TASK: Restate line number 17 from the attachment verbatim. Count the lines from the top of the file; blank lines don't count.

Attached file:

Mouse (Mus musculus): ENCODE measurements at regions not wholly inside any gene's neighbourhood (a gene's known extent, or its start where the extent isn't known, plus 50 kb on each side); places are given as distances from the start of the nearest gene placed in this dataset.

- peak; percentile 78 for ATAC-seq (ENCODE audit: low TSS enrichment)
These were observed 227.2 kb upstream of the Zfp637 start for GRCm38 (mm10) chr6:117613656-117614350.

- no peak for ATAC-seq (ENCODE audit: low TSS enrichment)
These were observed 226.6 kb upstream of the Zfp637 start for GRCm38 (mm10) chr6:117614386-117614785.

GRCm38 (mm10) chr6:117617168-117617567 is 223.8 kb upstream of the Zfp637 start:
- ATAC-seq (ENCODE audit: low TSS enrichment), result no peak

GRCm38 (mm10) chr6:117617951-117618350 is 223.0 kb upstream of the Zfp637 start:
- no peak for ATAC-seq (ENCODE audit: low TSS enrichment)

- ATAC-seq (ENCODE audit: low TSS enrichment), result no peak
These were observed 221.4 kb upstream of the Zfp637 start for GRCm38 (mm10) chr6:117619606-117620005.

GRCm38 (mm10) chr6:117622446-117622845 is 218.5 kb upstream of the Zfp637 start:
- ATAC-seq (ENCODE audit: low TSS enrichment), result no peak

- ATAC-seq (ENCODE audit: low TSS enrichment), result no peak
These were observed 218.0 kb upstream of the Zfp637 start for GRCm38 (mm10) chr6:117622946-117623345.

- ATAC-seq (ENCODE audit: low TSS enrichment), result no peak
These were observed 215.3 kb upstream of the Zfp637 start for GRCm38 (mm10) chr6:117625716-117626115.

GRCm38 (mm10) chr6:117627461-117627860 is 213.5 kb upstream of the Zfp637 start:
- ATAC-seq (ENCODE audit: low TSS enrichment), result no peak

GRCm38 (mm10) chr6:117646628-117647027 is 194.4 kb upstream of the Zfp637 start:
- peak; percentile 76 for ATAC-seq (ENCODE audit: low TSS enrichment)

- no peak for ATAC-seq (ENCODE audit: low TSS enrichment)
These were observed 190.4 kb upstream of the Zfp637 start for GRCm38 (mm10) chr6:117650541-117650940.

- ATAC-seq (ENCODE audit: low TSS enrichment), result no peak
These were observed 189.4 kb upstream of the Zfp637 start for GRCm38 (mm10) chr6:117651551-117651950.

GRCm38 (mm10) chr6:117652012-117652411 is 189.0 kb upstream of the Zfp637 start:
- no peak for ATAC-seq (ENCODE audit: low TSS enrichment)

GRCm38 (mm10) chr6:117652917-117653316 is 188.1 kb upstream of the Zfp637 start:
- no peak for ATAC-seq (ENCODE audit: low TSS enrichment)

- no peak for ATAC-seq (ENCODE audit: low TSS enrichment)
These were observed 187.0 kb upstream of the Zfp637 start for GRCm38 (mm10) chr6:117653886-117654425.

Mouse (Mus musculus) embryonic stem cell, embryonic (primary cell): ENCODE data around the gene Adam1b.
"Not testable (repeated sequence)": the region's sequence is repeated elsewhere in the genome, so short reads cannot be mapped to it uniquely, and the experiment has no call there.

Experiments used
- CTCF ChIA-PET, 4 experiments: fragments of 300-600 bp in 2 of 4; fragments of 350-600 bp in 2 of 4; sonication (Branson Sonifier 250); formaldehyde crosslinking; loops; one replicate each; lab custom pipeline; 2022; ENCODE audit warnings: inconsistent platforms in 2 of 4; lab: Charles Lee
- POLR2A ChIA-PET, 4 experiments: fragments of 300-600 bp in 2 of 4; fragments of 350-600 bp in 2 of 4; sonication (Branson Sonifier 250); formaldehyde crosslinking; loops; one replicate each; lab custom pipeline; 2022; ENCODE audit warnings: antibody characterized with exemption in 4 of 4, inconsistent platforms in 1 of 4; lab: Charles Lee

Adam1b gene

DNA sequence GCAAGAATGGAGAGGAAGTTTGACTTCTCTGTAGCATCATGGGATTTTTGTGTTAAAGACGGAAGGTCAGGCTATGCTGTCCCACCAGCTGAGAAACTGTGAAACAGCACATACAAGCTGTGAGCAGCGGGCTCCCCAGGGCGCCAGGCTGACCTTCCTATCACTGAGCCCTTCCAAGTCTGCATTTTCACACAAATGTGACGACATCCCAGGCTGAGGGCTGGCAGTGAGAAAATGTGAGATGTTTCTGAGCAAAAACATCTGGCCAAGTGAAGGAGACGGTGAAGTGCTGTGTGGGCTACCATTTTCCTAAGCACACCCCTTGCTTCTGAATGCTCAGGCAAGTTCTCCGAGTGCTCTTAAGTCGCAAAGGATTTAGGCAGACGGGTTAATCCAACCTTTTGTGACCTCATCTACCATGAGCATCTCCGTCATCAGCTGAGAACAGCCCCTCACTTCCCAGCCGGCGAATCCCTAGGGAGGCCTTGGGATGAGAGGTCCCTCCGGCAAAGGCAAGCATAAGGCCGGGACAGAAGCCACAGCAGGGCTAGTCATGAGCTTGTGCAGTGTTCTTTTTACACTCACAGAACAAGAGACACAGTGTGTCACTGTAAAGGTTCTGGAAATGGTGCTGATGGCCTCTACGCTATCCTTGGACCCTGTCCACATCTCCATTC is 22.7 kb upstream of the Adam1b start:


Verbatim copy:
These were observed 215.3 kb upstream of the Zfp637 start for GRCm38 (mm10) chr6:117625716-117626115.